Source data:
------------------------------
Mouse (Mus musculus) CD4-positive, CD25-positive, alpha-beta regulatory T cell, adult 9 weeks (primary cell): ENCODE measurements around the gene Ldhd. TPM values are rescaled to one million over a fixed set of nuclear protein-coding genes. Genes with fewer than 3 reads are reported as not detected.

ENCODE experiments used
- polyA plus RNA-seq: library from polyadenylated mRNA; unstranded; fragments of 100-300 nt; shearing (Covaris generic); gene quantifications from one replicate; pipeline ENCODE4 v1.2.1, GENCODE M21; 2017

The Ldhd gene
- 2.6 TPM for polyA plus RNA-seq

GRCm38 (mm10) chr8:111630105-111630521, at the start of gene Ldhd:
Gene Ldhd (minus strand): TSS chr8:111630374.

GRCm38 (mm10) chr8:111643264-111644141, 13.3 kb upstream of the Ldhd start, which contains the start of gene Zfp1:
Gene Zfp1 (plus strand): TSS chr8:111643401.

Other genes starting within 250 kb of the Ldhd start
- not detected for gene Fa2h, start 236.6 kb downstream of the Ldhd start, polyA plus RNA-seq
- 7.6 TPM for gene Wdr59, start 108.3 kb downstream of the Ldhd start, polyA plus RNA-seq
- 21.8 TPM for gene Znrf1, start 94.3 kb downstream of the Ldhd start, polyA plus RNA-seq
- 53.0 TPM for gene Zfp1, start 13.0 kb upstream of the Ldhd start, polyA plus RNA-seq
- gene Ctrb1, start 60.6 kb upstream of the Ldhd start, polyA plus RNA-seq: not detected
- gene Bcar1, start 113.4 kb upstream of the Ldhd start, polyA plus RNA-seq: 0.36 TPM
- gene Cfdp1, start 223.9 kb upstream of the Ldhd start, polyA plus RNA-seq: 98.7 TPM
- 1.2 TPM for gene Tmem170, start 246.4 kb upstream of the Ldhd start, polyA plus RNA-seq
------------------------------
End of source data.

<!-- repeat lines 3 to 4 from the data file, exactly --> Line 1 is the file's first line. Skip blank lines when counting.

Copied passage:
- polyA plus RNA-seq: library from polyadenylated mRNA; unstranded; fragments of 100-300 nt; shearing (Covaris generic); gene quantifications from one replicate; pipeline ENCODE4 v1.2.1, GENCODE M21; 2017

The Ldhd gene